PS Waverley Port & Starboard Brass Tread Plates
PS Waverley is the last seagoing passenger-carrying paddle steamer in the world.
She was built in 1946 to replace a PS Waverley that was built in 1899, served in the Second World War as a minesweeper and was sunk in 1940 while helping to evacuate troops from Dunkirk. Shipbuilders A. & J. Inglis of Glasgow launched the new 693 tonne steamer in October 1946.
Built in 1946, she sailed from Craigendoran on the Firth of Clyde to Arrochar on Loch Long until 1973. Bought by the Paddle Steamer Preservation Society, she has been restored to her 1947 appearance and now operates passenger excursions around the British coast.
Since 2003 Waverley has been listed in the National Historic Fleet by National Historic Ships UK as “a vessel of pre-eminent national importance”.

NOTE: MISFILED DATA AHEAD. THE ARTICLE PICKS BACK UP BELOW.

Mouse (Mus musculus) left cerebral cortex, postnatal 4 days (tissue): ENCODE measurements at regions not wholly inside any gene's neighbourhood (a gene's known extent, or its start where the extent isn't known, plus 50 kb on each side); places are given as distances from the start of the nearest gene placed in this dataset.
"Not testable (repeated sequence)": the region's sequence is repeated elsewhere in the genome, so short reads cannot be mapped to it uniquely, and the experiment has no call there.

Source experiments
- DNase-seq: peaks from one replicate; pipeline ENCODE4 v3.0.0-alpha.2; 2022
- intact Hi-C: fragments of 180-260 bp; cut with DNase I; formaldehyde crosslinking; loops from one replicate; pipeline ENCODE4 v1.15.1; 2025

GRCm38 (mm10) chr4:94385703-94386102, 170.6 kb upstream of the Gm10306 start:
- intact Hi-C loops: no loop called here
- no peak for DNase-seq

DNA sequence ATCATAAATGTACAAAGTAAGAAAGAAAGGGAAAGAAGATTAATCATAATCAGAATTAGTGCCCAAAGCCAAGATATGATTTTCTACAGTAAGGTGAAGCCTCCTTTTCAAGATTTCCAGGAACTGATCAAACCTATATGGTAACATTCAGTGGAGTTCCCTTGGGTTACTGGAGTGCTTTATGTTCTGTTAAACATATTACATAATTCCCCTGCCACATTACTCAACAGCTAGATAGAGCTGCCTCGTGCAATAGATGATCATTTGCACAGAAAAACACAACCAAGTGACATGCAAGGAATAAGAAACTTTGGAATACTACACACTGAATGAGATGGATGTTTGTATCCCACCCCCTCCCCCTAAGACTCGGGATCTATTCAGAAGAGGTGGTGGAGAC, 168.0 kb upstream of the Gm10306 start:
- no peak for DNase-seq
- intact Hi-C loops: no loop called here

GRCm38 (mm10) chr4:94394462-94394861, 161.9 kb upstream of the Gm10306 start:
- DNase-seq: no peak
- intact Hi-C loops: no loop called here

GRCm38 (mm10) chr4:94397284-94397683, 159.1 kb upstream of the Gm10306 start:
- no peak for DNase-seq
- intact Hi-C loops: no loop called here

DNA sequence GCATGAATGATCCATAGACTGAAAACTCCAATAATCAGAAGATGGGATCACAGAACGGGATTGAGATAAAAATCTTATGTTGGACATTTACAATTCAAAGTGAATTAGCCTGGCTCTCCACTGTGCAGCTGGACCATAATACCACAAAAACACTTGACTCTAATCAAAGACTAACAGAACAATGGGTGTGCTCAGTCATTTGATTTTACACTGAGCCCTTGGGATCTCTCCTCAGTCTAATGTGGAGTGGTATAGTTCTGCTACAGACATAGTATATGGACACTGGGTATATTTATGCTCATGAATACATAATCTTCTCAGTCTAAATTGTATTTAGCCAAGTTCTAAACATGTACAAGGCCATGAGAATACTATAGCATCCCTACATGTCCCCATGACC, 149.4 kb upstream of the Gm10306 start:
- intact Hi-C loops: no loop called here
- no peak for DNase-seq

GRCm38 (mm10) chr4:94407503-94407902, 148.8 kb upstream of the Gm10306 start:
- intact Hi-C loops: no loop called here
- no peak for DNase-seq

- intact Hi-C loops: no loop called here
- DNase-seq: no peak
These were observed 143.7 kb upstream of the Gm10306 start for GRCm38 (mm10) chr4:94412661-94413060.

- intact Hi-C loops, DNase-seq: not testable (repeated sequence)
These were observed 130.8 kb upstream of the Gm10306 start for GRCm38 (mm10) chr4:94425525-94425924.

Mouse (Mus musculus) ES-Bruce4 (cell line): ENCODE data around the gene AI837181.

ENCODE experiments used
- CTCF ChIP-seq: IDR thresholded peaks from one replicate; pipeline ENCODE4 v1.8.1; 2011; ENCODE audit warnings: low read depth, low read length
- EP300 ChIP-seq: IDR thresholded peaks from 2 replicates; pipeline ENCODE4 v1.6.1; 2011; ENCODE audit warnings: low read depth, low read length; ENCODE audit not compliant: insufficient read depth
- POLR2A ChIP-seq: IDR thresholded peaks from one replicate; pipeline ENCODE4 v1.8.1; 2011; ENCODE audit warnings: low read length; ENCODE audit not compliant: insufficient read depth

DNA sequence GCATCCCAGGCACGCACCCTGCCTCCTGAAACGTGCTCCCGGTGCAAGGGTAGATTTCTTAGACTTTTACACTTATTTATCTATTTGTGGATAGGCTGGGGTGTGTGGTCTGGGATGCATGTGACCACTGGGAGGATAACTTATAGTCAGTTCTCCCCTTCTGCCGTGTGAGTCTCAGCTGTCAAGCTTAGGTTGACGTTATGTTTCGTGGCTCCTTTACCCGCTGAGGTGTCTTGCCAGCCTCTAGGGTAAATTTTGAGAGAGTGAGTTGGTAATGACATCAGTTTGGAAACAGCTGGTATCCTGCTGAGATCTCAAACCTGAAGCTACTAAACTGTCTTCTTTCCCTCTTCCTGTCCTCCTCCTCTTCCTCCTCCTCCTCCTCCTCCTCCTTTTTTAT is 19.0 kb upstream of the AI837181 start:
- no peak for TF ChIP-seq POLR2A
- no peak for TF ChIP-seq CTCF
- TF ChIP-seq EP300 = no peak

Sold as a pair.
120cm 47.5in L x 7cm 2.75in W x 0.5cm H
After a revival of fortunes in the 1950s, the 1960s saw a gradual change in holiday habits that led to a decline in passenger numbers and the closure of many of the small piers. Since 1969 and the formation of the Scottish Transport Group, the CSP had been gradually merging with the West Highland shipping and ferry company David MacBrayne Ltd. In 1973 the company became Caledonian MacBrayne Ltd – CalMac.
CalMac withdrew Waverley after the 1973 season as she was too costly to operate and needed significant expenditure. By then the Paddle Steamer Preservation Society had been set up as a registered UK charity, and had bought the near-derelict small River Dart paddler PS Kingswear Castle. CalMac, keen to ensure that the ship was preserved, sold Waverley to the PSPS for the token sum of one pound. Neither side really believed that the vessel would return to steam but, just in case, Caledonian MacBrayne stipulated that she should not sail in competition with their remaining cruise vessel, TS Queen Mary.